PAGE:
Event — UKNA - Urban Asia presentation series

Urbanisation beyond Dichotomies? Making Sense of Complexity in Contemporary Urban Practices

Through case studies presented by the panelists, we explore the prospects for a new lexicon and 'way of seeing' in urban studies—one which embraces complexity rather than creating neat, opposing categories.

PLEASE NOTE: this event has been postponed until 12 November 2024.

Venue and registration
We will announce the exact location closer to the date and then also publish the registration form for attendees.

Panel Abstract

Urban planners and theorists have long adopted dichotomies to try to make sense of complex realities in cities. Classic dichotomies include rural versus urban, formal versus informal, legal versus illegal, rich versus poor, public versus private, global South versus global North, and expert versus non-expert knowledge—to mention but a few.

It is increasingly apparent from current urban trends, including the affordable housing crisis worldwide, the collapse of global conglomerates, the effects of climate change and natural disasters, and others, that while these binaries are useful to help us categorize information and introduce hierarchies in concepts, they obfuscate rather than help us understand complexities.

Binary analyses are problematic not only because they involve various biases against space-making activities by the people but also because they fail to consider other city-making activities by different social groups. In a world where the global North and South seem increasingly intertwined, where rights to land can be formal yet at the same time precarious, and where the rural and the urban are meaningful distinctions only on administrative maps—does it still make sense to apply these binary worldviews?

We may need new analytical tools that allow us to explore urban phenomena in all their multiplicity and complexity while at the same time acknowledging the purposive deployment of urban binaries against the urban poor, often rendering their acts of claims-making invisible, if not illegal. 

In this panel discussion, through case studies presented by the panelists, we explore the prospects for a new lexicon and “way of seeing” in urban studies—one which embraces complexity rather than creating neat, opposing categories. Panelists include newly published authors whose work is in scope worldwide and who are interested in interdisciplinary and comparative work on urbanized regions everywhere.

The Speakers/Panelists

Dr Hoai Anh Tran (Malmö University, Sweden) is an Associate Professor of Built Environment at the Department of Urban Studies, Malmö University, Sweden. Her research provides a critical analysis of the relationship between the state and society in urban space production, in the formulation and implementation of urban and housing policies, as well as the relationship between people and the built environment, with studies from Vietnam and Sweden. Her research topics include urban development policies and social justice, sustainable planning, urban space production, housing research, gentrification, everyday mobility, informality, and rhythm analysis. Dr. Hoai Anh Tran’s most recent book (co-authored with Ngai Ming Yip) is entitled Urban Space Production in Vietnam: Interstitial Practices and the Production of Differential Spaces in Hanoi. The work explores tensions and synergies between state visions and the everyday life practices of ordinary people and analyses power relations and social hierarchies that are embedded in the interstices of urban phenomena.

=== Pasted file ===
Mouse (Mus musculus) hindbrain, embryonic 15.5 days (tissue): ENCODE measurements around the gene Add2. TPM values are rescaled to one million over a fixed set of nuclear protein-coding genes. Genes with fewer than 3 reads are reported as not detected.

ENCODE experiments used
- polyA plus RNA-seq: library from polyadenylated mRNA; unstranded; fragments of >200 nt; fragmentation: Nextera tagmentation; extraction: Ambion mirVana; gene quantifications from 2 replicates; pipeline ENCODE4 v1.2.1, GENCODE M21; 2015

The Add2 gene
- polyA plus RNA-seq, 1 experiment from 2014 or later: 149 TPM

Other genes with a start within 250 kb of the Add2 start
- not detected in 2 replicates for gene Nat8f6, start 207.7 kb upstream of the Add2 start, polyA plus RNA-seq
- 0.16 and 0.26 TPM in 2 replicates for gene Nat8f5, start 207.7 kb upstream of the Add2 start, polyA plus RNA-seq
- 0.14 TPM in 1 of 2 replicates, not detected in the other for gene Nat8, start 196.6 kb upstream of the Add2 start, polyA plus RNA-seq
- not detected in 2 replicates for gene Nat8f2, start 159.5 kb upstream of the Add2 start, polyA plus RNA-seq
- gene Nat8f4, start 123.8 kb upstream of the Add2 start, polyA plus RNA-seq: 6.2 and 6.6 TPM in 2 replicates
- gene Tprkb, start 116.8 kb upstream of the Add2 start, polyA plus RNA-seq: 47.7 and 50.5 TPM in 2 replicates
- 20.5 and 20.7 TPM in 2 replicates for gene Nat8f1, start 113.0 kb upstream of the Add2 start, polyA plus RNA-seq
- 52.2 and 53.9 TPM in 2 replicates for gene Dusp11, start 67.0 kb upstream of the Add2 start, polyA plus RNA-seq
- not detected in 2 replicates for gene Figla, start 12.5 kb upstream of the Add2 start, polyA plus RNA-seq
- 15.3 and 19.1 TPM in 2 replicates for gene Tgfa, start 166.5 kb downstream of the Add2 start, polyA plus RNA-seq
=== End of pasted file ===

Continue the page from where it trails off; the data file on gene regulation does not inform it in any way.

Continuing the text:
Dr Stephen Marr (Malmö University, Sweden) is a Senior Lecturer in the Department of Global Political Studies at Malmö University, who works at the intersection of the politics of grassroots mobilization, urban inequality, the politics of sustainability, and comparative urban theory. His current research engages two interrelated areas of interest: a) the role DIY urbanism plays in community-driven adaption to climate change in cities with limited state capacity and b) the extent to which urban practitioners in the Global North can learn from community-initiated urban interventions undertaken in the Global South. Marr's geographic focus in addressing the aforementioned themes is the post-industrial American Midwest (Detroit, specifically) and Southern Africa. Dr Stephen Marr's most recent publication (co-edited with Patience Mususa) is DIY Urbanism in African Cities: Politics and Practice (Bloomsbury Academic, 2023). The book presents a series of case studies from urban localities across the African continent to demonstrate how residents invent new DIY tactics and strategies in response to security, place-making, or economic challenges.

Dr Anitra Baliga (Erasmus University, The Netherlands) is an urban sociologist with a background in architecture. She researches real estate development, financialization, and the commodification of land within the context of liberalization. Anitra completed her PhD in Sociology at the London School of Economics and Political Science (LSE) in 2020 and has been at the Institute for Housing and Urban Development Studies (IHS) of Erasmus University Rotterdam since 2022. She has particular interest and research expertise in urban and economic sociology, economic geography, urban studies, and urban development. In the professional world, Anitra has fulfilled various roles within diverse sectors ranging from real estate consulting, housing finance, policy research, and urban planning. Anitra is currently carrying out a comparative study of slum redevelopment programs in Mumbai and Delhi.


We will open the registration form for attendees closer to the event date.